But something quite profound comes of this process. It sucks, intensely, but for a purpose.
Simply put: Sitting in front of blankness, in quiet, and letting the thoughts and feelings of the mind percolate through this stillness, like water purifying itself over river sands and cobbles, through reeds and fishes and algae, the issues of life show themselves in bold relief. And, paradoxically, that bold relief shows itself to be an ambient gray. And then the gray itself becomes—luminous.
LIFE IS A FUCKING MIRACLE!!!
I’m sure you’ve had a similar experience in your life. Time goes by a little more slowly and everything seems to be exactly in its place. We sometimes call it “Flow” or “The Zone.” It’s a great place to be, right? To see the miracle of the moment in its infinite glory?
That’s why I meditate. Sort of. Not because I’m getting some reward for it, but something about sitting on a cushion, in relative quiet, over time, with intention and attention, pins me to the here and now—where I will always be. Self-consciousness makes way, subtly, maybe, for self-awareness. It reminds me of a quote I’m probably getting wrong (attributed, I think, to either Joshu Sasaki or Shunryu Suzuki): “You’re perfect as you are. And you could use some improving!”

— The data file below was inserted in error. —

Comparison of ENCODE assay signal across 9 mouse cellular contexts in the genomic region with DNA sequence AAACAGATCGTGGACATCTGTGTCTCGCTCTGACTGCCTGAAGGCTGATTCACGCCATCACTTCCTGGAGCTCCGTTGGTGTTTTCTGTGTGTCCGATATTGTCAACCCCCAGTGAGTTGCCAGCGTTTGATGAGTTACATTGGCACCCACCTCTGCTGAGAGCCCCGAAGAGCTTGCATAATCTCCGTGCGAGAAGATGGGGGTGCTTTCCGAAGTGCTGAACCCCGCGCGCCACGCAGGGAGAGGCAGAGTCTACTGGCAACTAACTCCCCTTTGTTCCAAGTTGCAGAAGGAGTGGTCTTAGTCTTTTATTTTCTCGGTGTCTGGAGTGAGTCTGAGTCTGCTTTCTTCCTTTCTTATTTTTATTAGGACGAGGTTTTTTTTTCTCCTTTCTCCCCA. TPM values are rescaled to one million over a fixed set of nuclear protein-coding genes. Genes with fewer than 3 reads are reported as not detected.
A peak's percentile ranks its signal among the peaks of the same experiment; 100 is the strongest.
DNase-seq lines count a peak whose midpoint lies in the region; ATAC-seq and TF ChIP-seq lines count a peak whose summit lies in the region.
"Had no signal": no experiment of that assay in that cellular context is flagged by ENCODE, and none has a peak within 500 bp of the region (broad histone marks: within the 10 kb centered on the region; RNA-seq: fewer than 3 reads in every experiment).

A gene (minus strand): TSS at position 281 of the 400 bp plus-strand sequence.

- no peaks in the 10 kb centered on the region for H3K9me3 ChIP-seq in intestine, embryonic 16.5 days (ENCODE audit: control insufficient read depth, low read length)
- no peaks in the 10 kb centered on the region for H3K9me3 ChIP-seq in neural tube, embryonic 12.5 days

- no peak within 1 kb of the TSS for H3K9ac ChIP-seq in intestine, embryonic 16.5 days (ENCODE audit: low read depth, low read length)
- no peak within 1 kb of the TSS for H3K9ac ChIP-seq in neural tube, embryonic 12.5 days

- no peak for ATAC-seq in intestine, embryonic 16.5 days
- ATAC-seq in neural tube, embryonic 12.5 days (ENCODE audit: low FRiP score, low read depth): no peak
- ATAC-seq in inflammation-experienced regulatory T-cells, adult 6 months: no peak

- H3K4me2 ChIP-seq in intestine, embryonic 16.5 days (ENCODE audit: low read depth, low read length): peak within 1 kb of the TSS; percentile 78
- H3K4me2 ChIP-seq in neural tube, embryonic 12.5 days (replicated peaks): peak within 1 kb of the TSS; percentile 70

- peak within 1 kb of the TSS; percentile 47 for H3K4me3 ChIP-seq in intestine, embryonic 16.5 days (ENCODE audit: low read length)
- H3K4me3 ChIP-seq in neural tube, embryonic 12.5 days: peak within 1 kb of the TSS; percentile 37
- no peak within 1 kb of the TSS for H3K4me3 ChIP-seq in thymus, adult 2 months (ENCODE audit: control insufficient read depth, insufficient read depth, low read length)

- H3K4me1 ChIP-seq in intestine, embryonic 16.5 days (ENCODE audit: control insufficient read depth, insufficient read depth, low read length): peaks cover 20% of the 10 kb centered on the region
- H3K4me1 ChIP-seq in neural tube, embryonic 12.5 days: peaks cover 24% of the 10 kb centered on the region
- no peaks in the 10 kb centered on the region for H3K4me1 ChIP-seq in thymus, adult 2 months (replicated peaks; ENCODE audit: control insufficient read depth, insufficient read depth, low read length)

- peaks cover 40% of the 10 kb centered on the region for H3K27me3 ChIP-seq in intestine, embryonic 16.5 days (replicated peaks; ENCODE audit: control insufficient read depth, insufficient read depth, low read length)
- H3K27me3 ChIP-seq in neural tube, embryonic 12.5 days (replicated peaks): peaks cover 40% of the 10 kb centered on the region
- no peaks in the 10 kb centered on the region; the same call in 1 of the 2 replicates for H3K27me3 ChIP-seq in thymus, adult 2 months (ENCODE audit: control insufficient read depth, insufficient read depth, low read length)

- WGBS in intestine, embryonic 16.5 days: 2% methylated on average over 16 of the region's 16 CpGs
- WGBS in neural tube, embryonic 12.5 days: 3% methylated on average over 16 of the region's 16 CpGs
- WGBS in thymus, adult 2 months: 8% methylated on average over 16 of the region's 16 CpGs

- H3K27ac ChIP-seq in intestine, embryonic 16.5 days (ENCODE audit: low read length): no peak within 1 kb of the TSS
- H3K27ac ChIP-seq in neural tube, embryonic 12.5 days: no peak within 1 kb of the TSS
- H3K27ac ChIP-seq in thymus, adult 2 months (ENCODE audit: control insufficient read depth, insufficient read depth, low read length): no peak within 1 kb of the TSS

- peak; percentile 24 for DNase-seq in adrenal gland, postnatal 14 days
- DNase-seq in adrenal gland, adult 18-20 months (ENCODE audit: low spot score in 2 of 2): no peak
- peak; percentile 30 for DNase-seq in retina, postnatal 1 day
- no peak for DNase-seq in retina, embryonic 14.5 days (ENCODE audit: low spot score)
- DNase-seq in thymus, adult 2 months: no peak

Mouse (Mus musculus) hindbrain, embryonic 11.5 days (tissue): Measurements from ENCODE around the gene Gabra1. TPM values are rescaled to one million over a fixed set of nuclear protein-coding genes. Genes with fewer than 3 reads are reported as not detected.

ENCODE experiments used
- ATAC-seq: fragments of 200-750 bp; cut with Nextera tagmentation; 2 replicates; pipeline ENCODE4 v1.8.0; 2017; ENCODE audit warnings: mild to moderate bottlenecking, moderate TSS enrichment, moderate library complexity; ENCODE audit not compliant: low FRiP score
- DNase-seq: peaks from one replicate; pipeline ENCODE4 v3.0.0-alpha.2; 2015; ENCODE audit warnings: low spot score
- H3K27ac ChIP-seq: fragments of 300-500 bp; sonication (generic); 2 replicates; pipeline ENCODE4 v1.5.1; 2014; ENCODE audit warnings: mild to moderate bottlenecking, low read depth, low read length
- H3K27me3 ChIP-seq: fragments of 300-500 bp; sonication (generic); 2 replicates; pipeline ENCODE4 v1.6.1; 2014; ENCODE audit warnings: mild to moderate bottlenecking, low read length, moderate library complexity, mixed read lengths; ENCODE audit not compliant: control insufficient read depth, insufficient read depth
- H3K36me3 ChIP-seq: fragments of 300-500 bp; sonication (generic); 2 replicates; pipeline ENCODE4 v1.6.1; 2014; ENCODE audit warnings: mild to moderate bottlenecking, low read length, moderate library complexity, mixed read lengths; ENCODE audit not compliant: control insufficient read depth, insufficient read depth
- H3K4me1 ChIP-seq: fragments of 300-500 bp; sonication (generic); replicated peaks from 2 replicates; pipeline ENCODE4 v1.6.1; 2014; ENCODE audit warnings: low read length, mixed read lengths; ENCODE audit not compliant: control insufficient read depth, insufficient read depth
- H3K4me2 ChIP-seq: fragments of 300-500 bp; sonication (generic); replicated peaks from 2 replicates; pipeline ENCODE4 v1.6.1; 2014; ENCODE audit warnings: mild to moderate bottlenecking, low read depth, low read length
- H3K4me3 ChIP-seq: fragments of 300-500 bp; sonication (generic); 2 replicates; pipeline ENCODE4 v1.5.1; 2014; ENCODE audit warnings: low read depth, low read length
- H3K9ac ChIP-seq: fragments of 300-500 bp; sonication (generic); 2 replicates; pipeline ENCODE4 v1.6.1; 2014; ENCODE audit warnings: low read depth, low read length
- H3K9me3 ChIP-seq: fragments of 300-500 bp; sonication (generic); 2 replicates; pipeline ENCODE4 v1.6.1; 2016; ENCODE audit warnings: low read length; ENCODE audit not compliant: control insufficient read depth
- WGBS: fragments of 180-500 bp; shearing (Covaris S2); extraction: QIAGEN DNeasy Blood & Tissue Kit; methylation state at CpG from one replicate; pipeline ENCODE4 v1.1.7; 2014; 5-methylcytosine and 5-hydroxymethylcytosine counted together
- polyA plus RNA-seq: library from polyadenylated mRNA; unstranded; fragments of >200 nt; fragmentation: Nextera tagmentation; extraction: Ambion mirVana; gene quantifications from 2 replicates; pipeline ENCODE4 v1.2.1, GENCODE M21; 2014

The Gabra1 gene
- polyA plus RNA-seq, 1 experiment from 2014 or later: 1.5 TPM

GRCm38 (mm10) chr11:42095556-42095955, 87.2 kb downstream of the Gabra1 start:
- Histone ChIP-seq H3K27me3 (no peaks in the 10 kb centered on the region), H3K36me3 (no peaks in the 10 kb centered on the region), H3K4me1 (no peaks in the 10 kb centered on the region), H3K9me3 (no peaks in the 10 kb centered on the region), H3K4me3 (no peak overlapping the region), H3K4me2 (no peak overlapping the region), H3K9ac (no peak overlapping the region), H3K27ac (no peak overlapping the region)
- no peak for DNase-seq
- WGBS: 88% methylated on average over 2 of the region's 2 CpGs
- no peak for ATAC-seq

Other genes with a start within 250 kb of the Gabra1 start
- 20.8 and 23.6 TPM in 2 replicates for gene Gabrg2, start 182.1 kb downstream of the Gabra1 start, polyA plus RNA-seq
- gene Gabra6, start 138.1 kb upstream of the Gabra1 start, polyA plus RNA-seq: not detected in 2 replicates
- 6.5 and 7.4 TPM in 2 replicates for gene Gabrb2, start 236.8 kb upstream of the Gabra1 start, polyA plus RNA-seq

What worries me about the term mindfulness now, and the industrial complex that has arisen to buttress it up, is that it seems a bit lost in a bustling swap meet. It’s like some sort of get-rich-quick scheme on the installment plan. Bullshit. You don’t need special cloths. You don’t need to be right in the head. There is no requisite magazine subscription. It doesn’t care about your race, ethnicity, religion, sexual orientation, or what you ate for breakfast. In fact, it doesn’t care about the celebrated science behind it. You come to this practice as you are, where you are.
You sit. The subconscious somehow becomes, over time, objectified: a silly, beautiful friend, this monkey mind. You accept that. Life goes on. But you sit. As T.S. Eliot put it in his poem “Ash Wednesday”: “Teach us to care and not to care/Teach us to sit still.”
Mindfulness isn’t about inaction or stopping the cognitive process or becoming apathetic at all. It’s instead about creating the space for real thinking about real issues and thereby formulating a reasonable response. This is why it’s so important, I think, for you, my front-line friends—why I wrote the book: The A in OODA stands for what your will be judged by.
To see the miracle through the noise and the inevitable grief that will arise: Social media, bad calls, politics, illness, money trouble, phony leaders, betrayals, and so forth—if you can deal with that (life) and still appreciate the miracle of it all (also, life), well, you’re probably more mindful than I am.
It’s a book I didn’t want to write. And having written it, it’s not the book I would write today. Still, I think it’s one that will be helpful for first responders and other front-line workers. Bottom line: Life doesn’t require celebrities or social media, pundits or academics. But without people like you all institutions shut down. Life as we know it stops. As soon as now.